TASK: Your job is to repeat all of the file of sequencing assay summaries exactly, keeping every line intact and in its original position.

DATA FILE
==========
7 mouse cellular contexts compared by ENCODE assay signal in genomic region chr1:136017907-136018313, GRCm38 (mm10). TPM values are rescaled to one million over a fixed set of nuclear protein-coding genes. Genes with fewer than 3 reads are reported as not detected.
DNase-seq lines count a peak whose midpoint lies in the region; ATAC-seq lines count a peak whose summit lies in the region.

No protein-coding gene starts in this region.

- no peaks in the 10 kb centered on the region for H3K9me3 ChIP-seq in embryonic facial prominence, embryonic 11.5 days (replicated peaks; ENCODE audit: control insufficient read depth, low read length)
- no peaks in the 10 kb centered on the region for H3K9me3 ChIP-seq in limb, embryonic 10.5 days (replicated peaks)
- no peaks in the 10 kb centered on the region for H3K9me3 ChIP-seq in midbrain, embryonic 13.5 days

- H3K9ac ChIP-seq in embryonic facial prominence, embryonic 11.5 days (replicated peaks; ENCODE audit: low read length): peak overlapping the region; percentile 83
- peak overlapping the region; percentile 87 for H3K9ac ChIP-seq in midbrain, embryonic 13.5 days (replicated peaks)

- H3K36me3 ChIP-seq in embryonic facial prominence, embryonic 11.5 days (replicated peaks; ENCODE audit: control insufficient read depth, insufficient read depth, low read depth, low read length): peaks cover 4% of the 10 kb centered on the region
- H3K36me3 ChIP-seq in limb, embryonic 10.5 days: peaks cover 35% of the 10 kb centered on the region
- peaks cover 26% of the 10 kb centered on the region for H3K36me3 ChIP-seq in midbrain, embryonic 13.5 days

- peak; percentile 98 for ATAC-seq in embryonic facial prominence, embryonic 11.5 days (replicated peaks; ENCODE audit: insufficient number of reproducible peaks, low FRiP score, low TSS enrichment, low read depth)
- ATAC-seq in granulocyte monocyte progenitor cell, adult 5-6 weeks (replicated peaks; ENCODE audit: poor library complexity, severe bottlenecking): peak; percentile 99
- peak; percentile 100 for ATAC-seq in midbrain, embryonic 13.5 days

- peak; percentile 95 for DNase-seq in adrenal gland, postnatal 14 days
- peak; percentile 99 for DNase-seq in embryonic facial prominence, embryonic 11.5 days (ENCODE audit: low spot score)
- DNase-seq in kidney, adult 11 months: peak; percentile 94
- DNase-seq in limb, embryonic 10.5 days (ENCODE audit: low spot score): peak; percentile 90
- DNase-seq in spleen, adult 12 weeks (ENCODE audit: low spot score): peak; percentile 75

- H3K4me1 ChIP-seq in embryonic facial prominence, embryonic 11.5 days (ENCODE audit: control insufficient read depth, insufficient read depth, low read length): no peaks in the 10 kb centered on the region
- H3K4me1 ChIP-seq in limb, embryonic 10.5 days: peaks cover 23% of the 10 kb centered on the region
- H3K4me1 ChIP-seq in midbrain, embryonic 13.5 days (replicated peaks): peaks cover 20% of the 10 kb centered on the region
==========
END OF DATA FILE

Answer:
7 mouse cellular contexts compared by ENCODE assay signal in genomic region chr1:136017907-136018313, GRCm38 (mm10). TPM values are rescaled to one million over a fixed set of nuclear protein-coding genes. Genes with fewer than 3 reads are reported as not detected.
DNase-seq lines count a peak whose midpoint lies in the region; ATAC-seq lines count a peak whose summit lies in the region.

No protein-coding gene starts in this region.

- no peaks in the 10 kb centered on the region for H3K9me3 ChIP-seq in embryonic facial prominence, embryonic 11.5 days (replicated peaks; ENCODE audit: control insufficient read depth, low read length)
- no peaks in the 10 kb centered on the region for H3K9me3 ChIP-seq in limb, embryonic 10.5 days (replicated peaks)
- no peaks in the 10 kb centered on the region for H3K9me3 ChIP-seq in midbrain, embryonic 13.5 days

- H3K9ac ChIP-seq in embryonic facial prominence, embryonic 11.5 days (replicated peaks; ENCODE audit: low read length): peak overlapping the region; percentile 83
- peak overlapping the region; percentile 87 for H3K9ac ChIP-seq in midbrain, embryonic 13.5 days (replicated peaks)

- H3K36me3 ChIP-seq in embryonic facial prominence, embryonic 11.5 days (replicated peaks; ENCODE audit: control insufficient read depth, insufficient read depth, low read depth, low read length): peaks cover 4% of the 10 kb centered on the region
- H3K36me3 ChIP-seq in limb, embryonic 10.5 days: peaks cover 35% of the 10 kb centered on the region
- peaks cover 26% of the 10 kb centered on the region for H3K36me3 ChIP-seq in midbrain, embryonic 13.5 days

- peak; percentile 98 for ATAC-seq in embryonic facial prominence, embryonic 11.5 days (replicated peaks; ENCODE audit: insufficient number of reproducible peaks, low FRiP score, low TSS enrichment, low read depth)
- ATAC-seq in granulocyte monocyte progenitor cell, adult 5-6 weeks (replicated peaks; ENCODE audit: poor library complexity, severe bottlenecking): peak; percentile 99
- peak; percentile 100 for ATAC-seq in midbrain, embryonic 13.5 days

- peak; percentile 95 for DNase-seq in adrenal gland, postnatal 14 days
- peak; percentile 99 for DNase-seq in embryonic facial prominence, embryonic 11.5 days (ENCODE audit: low spot score)
- DNase-seq in kidney, adult 11 months: peak; percentile 94
- DNase-seq in limb, embryonic 10.5 days (ENCODE audit: low spot score): peak; percentile 90
- DNase-seq in spleen, adult 12 weeks (ENCODE audit: low spot score): peak; percentile 75

- H3K4me1 ChIP-seq in embryonic facial prominence, embryonic 11.5 days (ENCODE audit: control insufficient read depth, insufficient read depth, low read length): no peaks in the 10 kb centered on the region
- H3K4me1 ChIP-seq in limb, embryonic 10.5 days: peaks cover 23% of the 10 kb centered on the region
- H3K4me1 ChIP-seq in midbrain, embryonic 13.5 days (replicated peaks): peaks cover 20% of the 10 kb centered on the region